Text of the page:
by an unknown MMM author – undated 19.02.2022
A Chinese riddle asks which is better ‘a teaching, a story or a greeting?’ The answer given is a greeting. Why we may ask: To greet is to bless, to bless is to greet, to greet is to expect a response. Every greeting has elements of anticipation: will I be welcomed, will I be included or will I be rejected and perhaps excluded?
This may explain why so many greetings in the Bible contain the words “be not afraid”. An unusual greeting: yet the phrase is repeated 366 times. A bit like a prescription – repeat once a day and include the leap year.
‘Come if you’re not afraid to come alone’ was the greeting and the invitation sounding in the heart of a young Dublin volunteer missionary when she set out in 1921 to Nigeria to teach. Marie Helena Martin, later to be known as Mother Mary, Foundress of the Medical Missionaries of Mary allowed the words “be not afraid” echo within and influence her whole life. Searching for a way forward Marie Martin climbed over the edge of what seemed possible, to follow what she believed. During her three years experience in Nigeria she became convinced of the need and missionary value of a medical service in Africa, especially for women and children. She decided to provide such a service and give continuity of care through the formation of a missionary congregation. The dilemma she faced was that the Church legislation at the time didn’t allow women religious engage in medical work. For thirteen years she waited for the consenting voice of the Church. But actively sought to overcome the barriers that for another might have proved insurmountable. She knew years of illness which restricted her pursuit. Her heart throbbed with vision, her mind searched ways to represent the need she had seen. Her activity was to impress upon all those who would listen, the urgency of the need to give appropriate care to mother and child in Africa.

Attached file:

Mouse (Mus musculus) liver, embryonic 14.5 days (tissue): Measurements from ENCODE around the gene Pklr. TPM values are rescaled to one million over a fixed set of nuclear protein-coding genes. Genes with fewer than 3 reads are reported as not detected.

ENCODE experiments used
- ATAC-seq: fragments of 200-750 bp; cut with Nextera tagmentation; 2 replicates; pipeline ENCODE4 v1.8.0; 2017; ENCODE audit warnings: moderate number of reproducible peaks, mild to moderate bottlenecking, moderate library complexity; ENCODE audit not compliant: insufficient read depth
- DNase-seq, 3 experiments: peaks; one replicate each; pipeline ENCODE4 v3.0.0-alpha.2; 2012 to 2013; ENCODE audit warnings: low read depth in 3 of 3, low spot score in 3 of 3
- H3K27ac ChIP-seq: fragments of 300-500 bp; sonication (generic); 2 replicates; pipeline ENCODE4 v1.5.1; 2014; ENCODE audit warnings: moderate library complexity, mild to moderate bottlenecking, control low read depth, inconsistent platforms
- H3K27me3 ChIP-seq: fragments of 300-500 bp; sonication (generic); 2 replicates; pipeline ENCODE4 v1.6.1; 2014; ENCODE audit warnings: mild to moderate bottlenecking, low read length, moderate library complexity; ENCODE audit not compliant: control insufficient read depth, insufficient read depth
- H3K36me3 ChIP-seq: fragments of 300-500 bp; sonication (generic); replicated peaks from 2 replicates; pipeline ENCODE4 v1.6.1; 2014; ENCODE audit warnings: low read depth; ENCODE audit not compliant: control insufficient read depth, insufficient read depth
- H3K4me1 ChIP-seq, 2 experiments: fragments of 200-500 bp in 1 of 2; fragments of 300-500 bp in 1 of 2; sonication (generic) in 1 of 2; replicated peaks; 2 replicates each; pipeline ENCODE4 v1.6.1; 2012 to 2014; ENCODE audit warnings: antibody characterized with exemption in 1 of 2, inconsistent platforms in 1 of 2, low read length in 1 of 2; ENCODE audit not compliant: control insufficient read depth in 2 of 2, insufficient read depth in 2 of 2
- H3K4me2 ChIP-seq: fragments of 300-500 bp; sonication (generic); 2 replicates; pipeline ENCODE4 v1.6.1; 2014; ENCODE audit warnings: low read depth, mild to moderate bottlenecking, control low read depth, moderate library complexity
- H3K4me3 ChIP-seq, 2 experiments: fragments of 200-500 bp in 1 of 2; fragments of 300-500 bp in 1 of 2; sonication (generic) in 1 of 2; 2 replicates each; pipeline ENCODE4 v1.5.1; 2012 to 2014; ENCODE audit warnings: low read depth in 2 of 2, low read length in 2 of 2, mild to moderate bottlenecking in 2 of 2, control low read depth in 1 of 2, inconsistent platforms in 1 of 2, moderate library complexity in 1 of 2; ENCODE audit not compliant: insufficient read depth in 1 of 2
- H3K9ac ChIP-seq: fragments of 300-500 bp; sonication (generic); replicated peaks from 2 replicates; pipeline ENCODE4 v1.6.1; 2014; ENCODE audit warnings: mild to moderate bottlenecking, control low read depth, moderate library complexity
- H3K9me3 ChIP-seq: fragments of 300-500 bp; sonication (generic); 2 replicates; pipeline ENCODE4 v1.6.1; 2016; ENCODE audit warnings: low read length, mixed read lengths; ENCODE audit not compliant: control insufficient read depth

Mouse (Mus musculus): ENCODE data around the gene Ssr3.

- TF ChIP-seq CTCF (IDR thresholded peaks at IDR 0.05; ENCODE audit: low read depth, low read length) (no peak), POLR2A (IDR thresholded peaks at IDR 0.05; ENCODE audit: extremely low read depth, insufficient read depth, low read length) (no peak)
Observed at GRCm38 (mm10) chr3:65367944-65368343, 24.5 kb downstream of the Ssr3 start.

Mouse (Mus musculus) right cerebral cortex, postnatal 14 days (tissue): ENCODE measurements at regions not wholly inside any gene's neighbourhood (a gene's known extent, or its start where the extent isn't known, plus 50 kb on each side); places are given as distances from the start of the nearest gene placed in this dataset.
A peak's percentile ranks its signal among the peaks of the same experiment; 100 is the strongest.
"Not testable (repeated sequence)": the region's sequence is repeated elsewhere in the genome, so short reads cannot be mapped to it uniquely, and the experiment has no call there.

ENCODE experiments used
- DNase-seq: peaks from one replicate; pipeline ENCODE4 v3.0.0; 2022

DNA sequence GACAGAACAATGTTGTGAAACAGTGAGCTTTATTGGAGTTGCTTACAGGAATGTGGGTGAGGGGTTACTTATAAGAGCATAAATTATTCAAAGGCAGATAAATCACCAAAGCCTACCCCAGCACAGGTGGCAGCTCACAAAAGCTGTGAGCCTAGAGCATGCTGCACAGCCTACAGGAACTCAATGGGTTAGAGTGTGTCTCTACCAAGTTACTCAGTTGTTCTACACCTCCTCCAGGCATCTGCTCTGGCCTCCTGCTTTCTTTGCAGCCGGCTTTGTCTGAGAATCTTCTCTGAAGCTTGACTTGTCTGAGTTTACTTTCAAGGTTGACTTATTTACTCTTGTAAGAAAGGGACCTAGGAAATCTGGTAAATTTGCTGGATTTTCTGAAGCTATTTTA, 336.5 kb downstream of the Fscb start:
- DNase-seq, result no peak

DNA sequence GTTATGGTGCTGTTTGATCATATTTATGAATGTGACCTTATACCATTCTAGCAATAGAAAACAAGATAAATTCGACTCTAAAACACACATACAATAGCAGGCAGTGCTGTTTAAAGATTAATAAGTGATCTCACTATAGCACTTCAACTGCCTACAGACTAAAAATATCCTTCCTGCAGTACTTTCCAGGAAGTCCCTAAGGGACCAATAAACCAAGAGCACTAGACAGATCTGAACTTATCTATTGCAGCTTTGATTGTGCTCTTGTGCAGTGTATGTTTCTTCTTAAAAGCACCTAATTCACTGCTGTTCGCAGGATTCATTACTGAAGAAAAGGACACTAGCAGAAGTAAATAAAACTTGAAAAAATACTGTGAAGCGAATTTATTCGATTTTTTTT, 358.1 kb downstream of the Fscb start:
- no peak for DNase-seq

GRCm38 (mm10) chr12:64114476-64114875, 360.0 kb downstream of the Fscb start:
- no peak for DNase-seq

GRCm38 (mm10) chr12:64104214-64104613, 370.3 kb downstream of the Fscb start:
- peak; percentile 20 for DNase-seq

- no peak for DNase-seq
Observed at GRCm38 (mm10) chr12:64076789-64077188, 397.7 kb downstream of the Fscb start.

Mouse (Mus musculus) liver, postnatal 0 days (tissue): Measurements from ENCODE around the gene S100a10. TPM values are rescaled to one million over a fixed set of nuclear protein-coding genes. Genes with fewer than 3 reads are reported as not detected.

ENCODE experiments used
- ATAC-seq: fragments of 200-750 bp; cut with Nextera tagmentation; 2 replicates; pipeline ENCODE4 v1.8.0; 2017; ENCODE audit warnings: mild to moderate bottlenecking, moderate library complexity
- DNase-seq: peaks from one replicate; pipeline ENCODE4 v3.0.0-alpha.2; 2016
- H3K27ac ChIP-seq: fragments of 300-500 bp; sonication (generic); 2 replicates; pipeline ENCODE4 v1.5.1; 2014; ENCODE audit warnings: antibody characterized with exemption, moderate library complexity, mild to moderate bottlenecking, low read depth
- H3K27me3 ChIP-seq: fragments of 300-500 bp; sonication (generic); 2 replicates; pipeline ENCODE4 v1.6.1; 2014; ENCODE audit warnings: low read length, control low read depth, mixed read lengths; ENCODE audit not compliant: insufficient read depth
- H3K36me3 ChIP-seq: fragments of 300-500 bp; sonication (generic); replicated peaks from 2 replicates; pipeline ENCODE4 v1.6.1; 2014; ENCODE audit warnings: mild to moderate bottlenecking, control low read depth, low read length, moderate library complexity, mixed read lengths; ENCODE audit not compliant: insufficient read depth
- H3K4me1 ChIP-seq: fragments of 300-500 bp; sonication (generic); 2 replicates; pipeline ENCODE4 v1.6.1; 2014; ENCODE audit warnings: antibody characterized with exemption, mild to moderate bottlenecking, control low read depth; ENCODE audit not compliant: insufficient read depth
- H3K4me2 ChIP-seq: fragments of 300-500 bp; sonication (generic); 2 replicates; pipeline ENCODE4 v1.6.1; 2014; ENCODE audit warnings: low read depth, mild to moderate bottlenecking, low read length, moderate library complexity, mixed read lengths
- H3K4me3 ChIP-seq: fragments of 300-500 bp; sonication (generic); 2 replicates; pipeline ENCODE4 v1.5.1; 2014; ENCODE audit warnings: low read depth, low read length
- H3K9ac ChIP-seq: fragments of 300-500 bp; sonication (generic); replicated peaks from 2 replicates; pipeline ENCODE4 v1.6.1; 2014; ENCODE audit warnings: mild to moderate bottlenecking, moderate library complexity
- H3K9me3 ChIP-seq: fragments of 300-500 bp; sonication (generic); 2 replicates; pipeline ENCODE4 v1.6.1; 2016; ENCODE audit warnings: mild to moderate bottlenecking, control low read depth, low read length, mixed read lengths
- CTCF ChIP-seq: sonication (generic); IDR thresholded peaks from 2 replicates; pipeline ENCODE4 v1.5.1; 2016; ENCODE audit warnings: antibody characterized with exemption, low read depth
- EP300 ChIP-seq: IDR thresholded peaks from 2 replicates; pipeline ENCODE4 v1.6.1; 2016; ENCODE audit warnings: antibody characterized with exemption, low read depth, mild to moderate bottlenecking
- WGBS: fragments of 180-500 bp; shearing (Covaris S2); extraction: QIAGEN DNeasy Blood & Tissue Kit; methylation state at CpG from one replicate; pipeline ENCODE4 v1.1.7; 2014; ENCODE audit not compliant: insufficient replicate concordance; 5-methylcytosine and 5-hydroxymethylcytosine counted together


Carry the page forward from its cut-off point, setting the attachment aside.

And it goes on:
The Church’s position changed in 1936. Within a few months Marie Martin set sail for Nigeria ready now to found her congregation. Within two months of arriving in Nigeria Marie Martin herself became seriously ill. She was admitted to hospital where she rallied, and as soon as permission to found the congregation came from Rome she was professed on what had recently seemed her death-bed. “The infant congregation was born in a hospital” is how Mother Mary in a letter to her mother summarised her illness and the foundation of the congregation. She left Nigeria not knowing whether or how she and the infant congregation would survive. Recalling those days the Bishop who officiated at her profession wrote “From a human point of view the whole future seemed precarious in the extreme. To us who saw Mother Mary to the boat, her going seemed the end of any hope for the new venture. For Mother Mary the words echoed “be no afraid” like Our Lady her response was “I will as you say let it be.’
The Chinese riddle asks which is better ‘a teaching, a story or a greeting?’ Is the answer for you now a greeting?